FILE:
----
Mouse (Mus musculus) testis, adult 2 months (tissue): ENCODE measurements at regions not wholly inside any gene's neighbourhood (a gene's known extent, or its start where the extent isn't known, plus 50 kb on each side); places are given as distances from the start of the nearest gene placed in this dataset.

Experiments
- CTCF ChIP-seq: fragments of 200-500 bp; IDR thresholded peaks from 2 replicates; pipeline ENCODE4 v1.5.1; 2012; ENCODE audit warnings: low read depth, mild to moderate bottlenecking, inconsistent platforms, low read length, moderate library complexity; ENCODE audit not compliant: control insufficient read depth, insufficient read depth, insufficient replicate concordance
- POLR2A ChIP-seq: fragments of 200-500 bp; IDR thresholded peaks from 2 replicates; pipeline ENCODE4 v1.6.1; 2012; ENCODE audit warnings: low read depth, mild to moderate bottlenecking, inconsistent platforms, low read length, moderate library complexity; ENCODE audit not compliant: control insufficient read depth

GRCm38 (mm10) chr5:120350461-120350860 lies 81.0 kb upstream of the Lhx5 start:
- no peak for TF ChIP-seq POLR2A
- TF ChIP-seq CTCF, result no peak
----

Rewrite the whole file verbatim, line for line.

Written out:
Mouse (Mus musculus) testis, adult 2 months (tissue): ENCODE measurements at regions not wholly inside any gene's neighbourhood (a gene's known extent, or its start where the extent isn't known, plus 50 kb on each side); places are given as distances from the start of the nearest gene placed in this dataset.

Experiments
- CTCF ChIP-seq: fragments of 200-500 bp; IDR thresholded peaks from 2 replicates; pipeline ENCODE4 v1.5.1; 2012; ENCODE audit warnings: low read depth, mild to moderate bottlenecking, inconsistent platforms, low read length, moderate library complexity; ENCODE audit not compliant: control insufficient read depth, insufficient read depth, insufficient replicate concordance
- POLR2A ChIP-seq: fragments of 200-500 bp; IDR thresholded peaks from 2 replicates; pipeline ENCODE4 v1.6.1; 2012; ENCODE audit warnings: low read depth, mild to moderate bottlenecking, inconsistent platforms, low read length, moderate library complexity; ENCODE audit not compliant: control insufficient read depth

GRCm38 (mm10) chr5:120350461-120350860 lies 81.0 kb upstream of the Lhx5 start:
- no peak for TF ChIP-seq POLR2A
- TF ChIP-seq CTCF, result no peak